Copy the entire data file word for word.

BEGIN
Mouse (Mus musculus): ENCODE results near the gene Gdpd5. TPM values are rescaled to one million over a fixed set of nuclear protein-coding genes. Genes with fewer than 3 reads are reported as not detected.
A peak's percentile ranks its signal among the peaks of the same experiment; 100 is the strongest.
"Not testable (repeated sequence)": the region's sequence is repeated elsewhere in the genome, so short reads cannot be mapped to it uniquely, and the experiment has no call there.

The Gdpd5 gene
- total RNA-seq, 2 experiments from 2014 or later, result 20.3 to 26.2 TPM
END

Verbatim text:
Mouse (Mus musculus): ENCODE results near the gene Gdpd5. TPM values are rescaled to one million over a fixed set of nuclear protein-coding genes. Genes with fewer than 3 reads are reported as not detected.
A peak's percentile ranks its signal among the peaks of the same experiment; 100 is the strongest.
"Not testable (repeated sequence)": the region's sequence is repeated elsewhere in the genome, so short reads cannot be mapped to it uniquely, and the experiment has no call there.

The Gdpd5 gene
- total RNA-seq, 2 experiments from 2014 or later, result 20.3 to 26.2 TPM